How Kris Jenner helped Staples earn 200 million impressions

A single tweet about the reality star helped the retailer gain media attention

Screen Shot 2016-07-06 at 11.55.59 AMEvery morning the four-person communications team at Staples Canada meets to talk about the day’s trending topics; a popular tactic among both marketers and PR agencies.

On June 30, a familiar name came up: Kardashian. More specifically, the matriarch of the celebrity family, Kris, who was in the news because she had launched a new jewelry line. Ordinarily, this kind of Us Weekly fodder would be of little concern to Staples, but the communications team spotted a handful of news stories and comments on social media that made an interesting observation: one of Jenner’s necklaces looked like it was made of paper clips.

That, the team decided, they could do something with. They set out brainstorming jokes about the paper clip necklace and settled on short, simple copy written by the brand’s social media manager, Michelle Janzso. Quoting one of Jenner’s tweets with a photo of the necklace, Staples Canada tweeted, “Also available in aisle 7….

The tweet picked up traction right away, with an initial engagement rate of 10%. (On average, just 0.035% of a brand’s following interacts with any given tweet, according to Forrester.) But, later that night, it really took off. At 8:30 pm, the post had about 2,000 retweets. Twenty minutes later, it had spread like wildfire, pulling in another 10,000. Less than a week later, it now has 67,000 retweets and 70,000 likes. The tweet is by far Staples Canada’s most popular social post to date. In total, it has earned 5.5 million impressions on Twitter and helped grow the brand’s Twitter following by 2% to more than 32, 000.

The PR pickup has been an added benefit. The tweet was covered by the traditional media and landed the brand mentions everywhere from Time to USA Today, ET Online and Mashable. According to the company, the tweet led to 200 million media impressions. By comparison, the retailer’s weeks-long back-to-school campaign each year creates, on average, 150 million media impressions.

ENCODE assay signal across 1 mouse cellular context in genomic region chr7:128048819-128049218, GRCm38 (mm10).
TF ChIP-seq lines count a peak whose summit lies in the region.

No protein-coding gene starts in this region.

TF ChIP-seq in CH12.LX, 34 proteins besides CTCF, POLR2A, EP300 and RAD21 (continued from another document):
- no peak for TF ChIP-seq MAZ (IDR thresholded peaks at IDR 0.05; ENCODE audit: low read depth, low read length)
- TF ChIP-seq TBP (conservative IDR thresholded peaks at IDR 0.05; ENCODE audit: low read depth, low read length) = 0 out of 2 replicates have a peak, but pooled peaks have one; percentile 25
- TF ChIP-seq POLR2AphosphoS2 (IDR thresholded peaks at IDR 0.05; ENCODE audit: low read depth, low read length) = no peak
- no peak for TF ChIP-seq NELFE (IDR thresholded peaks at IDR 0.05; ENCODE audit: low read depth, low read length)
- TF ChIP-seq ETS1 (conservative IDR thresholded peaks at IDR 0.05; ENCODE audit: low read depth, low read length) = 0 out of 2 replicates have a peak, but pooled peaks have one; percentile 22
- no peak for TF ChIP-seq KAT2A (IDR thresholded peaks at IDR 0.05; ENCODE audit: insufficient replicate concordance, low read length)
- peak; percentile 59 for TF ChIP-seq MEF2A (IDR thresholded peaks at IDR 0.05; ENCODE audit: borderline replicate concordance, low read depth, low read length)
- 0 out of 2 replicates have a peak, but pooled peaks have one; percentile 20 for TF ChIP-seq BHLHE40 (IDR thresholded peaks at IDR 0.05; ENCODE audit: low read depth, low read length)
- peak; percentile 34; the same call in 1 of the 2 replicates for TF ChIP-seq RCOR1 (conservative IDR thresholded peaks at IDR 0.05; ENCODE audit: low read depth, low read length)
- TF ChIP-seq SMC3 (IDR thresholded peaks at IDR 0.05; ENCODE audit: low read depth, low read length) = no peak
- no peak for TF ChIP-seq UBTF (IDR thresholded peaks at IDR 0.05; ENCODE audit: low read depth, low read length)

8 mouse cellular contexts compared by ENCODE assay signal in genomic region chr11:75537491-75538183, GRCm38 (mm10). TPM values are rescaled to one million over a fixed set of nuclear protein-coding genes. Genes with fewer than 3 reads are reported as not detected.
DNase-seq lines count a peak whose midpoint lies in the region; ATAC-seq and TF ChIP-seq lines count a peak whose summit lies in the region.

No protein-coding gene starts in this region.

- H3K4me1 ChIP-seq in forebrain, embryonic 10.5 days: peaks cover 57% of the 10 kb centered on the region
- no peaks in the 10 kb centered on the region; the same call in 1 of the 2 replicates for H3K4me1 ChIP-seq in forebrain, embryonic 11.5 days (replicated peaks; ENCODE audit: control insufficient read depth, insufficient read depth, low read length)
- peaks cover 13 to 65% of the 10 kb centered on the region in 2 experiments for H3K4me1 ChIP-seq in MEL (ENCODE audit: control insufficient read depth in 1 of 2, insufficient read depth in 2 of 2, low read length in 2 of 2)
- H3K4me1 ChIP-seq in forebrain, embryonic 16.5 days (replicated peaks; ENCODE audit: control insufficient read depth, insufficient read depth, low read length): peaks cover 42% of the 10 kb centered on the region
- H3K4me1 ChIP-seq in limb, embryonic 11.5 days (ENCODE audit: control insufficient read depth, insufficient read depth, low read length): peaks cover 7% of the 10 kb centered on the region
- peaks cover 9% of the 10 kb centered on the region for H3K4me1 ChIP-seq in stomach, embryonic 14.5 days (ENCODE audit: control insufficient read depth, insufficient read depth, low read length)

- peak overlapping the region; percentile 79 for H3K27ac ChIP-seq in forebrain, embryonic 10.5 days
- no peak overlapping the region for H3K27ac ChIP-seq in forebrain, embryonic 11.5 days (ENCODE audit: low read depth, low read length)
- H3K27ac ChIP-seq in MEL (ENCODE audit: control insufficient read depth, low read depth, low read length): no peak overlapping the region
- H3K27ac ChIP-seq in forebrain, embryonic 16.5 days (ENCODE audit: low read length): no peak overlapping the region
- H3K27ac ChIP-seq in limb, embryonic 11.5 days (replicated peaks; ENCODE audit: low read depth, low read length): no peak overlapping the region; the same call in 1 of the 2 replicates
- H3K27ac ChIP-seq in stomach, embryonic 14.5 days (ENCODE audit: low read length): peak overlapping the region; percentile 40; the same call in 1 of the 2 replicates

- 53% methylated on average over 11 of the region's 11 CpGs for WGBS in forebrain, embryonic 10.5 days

The brand put a small media spend behind the tweet once it saw the pickup it was getting, but in total Janzso said just 3% of the impressions were paid.

Alessandra Saccal, head of communications at Staples Canada, said the tweet also helped the brand connect with a young audience; one of its key goals as it heads into the important back-to-school season.

About 30% of the brand’s audience on Twitter is 24-years-old or younger. With this tweet, 96% of the engagement came from consumers in that age bracket.

Typically, Staples Canada doesn’t snark on Twitter. In terms of jokes made about the Kardashian clan, this one was harmless, but it did represent a step outside the brand’s comfort zone.

“We took a risk. It’s not usually typical to our brand, but the risk paid off,” Saccal said. “It really resonated, and it was relevant to our business, so it made sense to us. It was a risk we were willing to take.”

Saccal said she saw the tweet as an exercise in brand building and driving engagement, rather than a direct line to sales, but as her team pulls reports, they are looking into whether it had an impact on the bottom line. (At the time of publishing, Staples Canada did not have ROI stats related to the tweet.)

“We put the ask out for additional metrics, knowing the intention of the tweet really was more about brand building and engagement… but we’re still waiting to hear if there was [a business] impact,” said Saccal.

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